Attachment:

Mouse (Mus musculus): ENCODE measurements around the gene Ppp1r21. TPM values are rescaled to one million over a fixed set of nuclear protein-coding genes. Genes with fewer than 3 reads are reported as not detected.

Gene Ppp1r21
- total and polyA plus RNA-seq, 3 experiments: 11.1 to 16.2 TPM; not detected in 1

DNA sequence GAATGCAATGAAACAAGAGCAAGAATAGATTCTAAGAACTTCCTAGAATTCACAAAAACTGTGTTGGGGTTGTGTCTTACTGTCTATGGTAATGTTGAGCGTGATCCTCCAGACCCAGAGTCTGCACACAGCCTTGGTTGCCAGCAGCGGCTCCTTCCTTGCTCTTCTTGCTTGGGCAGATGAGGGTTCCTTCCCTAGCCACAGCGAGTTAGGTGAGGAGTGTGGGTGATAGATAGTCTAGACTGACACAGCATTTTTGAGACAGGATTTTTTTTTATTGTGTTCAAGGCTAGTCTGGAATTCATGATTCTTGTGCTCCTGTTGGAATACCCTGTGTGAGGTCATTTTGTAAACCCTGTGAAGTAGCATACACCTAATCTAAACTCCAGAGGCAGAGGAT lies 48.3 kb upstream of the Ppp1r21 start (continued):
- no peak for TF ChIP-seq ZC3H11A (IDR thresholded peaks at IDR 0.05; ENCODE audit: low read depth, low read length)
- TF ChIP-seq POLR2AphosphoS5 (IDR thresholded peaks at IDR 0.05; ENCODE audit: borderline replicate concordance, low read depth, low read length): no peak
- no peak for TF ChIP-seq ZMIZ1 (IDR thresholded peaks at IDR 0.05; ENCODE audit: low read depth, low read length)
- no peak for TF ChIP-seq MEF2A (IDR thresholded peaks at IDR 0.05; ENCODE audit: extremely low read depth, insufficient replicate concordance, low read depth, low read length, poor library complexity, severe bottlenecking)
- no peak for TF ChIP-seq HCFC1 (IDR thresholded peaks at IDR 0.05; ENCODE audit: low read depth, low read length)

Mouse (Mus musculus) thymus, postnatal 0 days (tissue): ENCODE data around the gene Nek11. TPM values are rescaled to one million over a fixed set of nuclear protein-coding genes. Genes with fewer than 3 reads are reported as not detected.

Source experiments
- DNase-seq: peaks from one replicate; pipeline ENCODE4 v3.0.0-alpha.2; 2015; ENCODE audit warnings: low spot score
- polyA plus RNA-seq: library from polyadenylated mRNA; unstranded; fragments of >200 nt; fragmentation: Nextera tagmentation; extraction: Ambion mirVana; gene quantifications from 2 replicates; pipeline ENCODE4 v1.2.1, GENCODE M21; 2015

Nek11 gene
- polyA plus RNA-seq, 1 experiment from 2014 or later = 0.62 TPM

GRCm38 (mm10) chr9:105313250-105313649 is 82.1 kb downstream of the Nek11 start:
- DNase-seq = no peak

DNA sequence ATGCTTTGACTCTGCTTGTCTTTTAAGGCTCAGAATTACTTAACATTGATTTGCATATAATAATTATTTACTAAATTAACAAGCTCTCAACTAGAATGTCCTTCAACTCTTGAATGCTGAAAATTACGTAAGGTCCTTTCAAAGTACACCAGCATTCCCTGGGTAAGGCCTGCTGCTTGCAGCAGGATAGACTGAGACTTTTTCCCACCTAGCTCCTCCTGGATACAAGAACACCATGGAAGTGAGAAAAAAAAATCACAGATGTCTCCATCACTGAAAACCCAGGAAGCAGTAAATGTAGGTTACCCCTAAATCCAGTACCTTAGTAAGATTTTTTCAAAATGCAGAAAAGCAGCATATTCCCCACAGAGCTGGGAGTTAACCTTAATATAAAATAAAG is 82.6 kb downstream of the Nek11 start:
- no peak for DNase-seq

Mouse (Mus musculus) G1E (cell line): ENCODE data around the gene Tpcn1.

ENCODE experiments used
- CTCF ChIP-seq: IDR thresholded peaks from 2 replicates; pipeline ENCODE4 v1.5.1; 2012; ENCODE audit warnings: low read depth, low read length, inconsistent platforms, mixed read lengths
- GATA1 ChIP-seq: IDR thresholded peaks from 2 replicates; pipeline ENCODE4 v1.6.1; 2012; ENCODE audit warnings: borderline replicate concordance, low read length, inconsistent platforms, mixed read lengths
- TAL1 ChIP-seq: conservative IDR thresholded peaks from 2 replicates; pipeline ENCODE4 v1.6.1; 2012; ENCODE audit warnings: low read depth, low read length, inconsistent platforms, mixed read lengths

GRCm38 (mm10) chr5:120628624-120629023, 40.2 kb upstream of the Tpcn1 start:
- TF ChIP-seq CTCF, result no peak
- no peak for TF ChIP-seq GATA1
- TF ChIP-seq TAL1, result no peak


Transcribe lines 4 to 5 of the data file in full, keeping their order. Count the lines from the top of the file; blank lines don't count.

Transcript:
DNA sequence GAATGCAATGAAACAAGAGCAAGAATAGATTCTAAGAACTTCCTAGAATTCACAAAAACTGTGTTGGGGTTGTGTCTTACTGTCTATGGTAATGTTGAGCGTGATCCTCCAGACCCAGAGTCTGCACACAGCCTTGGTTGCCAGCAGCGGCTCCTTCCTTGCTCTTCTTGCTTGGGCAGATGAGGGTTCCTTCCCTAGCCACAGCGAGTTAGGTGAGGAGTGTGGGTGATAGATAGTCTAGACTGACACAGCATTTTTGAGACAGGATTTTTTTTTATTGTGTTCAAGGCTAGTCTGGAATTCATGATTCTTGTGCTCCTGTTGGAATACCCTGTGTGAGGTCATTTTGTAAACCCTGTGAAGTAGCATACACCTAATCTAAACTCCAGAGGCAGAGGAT lies 48.3 kb upstream of the Ppp1r21 start (continued):
- no peak for TF ChIP-seq ZC3H11A (IDR thresholded peaks at IDR 0.05; ENCODE audit: low read depth, low read length)